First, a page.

However time and time again, I have seen software projects flounder because of the lack of both information and ‘social’ bandwidth. By social bandwidth I mean the social interactions between members of the team. Good social bandwidth from my experience requires a very high information bandwidth - face to face communication is good example. This is somewhat difficult to explain, and something I feel that I am only beginning to grasp. Email has perhaps one of the narrowest social bandwidths of all. You have no real sense of the other persons state of mind, their current emotion or their current physical situation. Its even narrower when one or even both parties don’t recognise that fact. We have all witnessed email storms caused by an off the cuff comment at one time or other.

An area of high social bandwidth is the office coffee machine or water cooler. Where people tend to meet, talk and exchange idea’s purely because of the constructed environment - you would not choose to go and chat to a random person every hour or so just for the hell of it (… or maybe you would, maybe you are one of those social butterflies).

Location is a key factor here, as we congregate together to work, we construct a village, a place of community. Now communities don’t always get on, and certainly are not all best friends - but they do tend to build a spirit over time, especially where interaction is unavoidable.

The act of developing a piece of software is the act of a community, it requires a varied team. Just as the village requires the butcher, the baker and the candle-stick maker. The most productive teams recognise and encourage that variation in skills, and tend naturally strive to increase their social bandwidth to spread those skills and experience.

Too many times I have heard a senior manager, who having walked into the office for 30 seconds in a month, complain that a team is not working hard enough - when I know what they heard was actually the sound of productivity, the sound of high information and social bandwidth. A team with a strong bond, can have a chat or a laugh - a positive working environment increases productivity, it makes people want to come into the office.

Now I am not saying the team needs to hold hands and sing campfire songs, but rather the team needs interaction. It needs developers, testers, business analysts, project managers and customers to interact. And the team should foster that interaction both professionally and socially. I’ve seen project managers turn down a pub lunch request which would have done wonders in building a fragile relationship into something more substantial.

It is important that this social drive come from within the team, and not an enforced company social event, one which will leave some feeling awkward or even resentful, and actually discourage some from attending at all. A sense of professionalism can provide that balance, and it is more than achievable with the right team.

When JUnit first appeared, it was perfectly named, however as time has moved on so has its use.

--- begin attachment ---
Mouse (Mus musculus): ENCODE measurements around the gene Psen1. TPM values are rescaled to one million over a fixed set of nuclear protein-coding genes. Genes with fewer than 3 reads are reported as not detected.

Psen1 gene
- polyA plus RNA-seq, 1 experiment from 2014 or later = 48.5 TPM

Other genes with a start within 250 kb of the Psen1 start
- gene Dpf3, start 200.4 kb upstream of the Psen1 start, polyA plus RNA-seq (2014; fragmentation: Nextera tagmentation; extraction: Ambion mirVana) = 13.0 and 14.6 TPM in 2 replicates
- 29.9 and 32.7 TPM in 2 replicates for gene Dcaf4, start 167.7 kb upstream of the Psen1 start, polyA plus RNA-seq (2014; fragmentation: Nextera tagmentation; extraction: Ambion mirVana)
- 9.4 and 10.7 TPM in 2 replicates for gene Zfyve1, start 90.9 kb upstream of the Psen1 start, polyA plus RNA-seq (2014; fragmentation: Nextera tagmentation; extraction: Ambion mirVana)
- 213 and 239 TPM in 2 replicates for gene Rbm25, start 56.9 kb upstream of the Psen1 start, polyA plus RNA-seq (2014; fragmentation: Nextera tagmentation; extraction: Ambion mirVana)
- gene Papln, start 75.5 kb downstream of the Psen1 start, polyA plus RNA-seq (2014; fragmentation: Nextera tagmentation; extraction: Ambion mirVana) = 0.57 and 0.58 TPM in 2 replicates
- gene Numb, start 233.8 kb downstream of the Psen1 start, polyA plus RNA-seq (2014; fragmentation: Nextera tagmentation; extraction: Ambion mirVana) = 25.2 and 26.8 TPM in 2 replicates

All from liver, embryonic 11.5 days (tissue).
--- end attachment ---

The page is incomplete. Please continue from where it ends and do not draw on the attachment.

Jim Webber’s recent blog post made a very valid point about when a Unit Test is not really a Unit Test. Test and Behavioural Driven Design push JUnit into an area that is not adequately described as unit testing. Driving a design through testing in this manner means you aren’t (at least initially) writing unit tests.

I’ve also used JUnit in the past to do things which are decidedly not unit testing, its a useful framework to control other sorts of testing. And on more than one occasion have had to explain to a member of management why I used a free unit testing framework instead of using their big expensive shiny testing metaframework thingy.

I am not suggesting that Kent and Eric should rush out and re-release their work under a different name. It was (to me at least) interesting to reflect on naming, and how things progress over time, so once perfectly named entities may gradually slip to the almost perfect. And it is also a reminder that not quite perfect risks gradually slipping to the not relevant at all.

What the perfect name would be today, I don’t know, I think the name is still perfect enough.

Apart from being inherently lazy, there are other reasons why the term “Sprint” irks me….

Agile development is supposed to be about sustainability - in fact the Principles of the Agile Manifesto states …

Agile processes promote sustainable development. The sponsors, developers, and users should be able to maintain a constant pace indefinitely.

The term Sprint in my mind does not describe a constant pace, it conjures up that desperate dash to the finish line, giving it your all in one go.

The argument is however that “sprints are short”, however they are repeated. Do we expect the Olympic 100m runners to do a 100m dash, and then do it all over again, and again, and again? All in a relatively short time frame, after all how long do you rest between week long Sprints?

The other argument is “its just a name”, however software development is in a large part about naming. Writing clean code is more often than not seeking the right name, something that describes intent - so why should we strive for anything less in naming our processes and their elements?

So until I find something better I will continue to prefer iteration as to me it better describes the intent of repeated time-boxed work.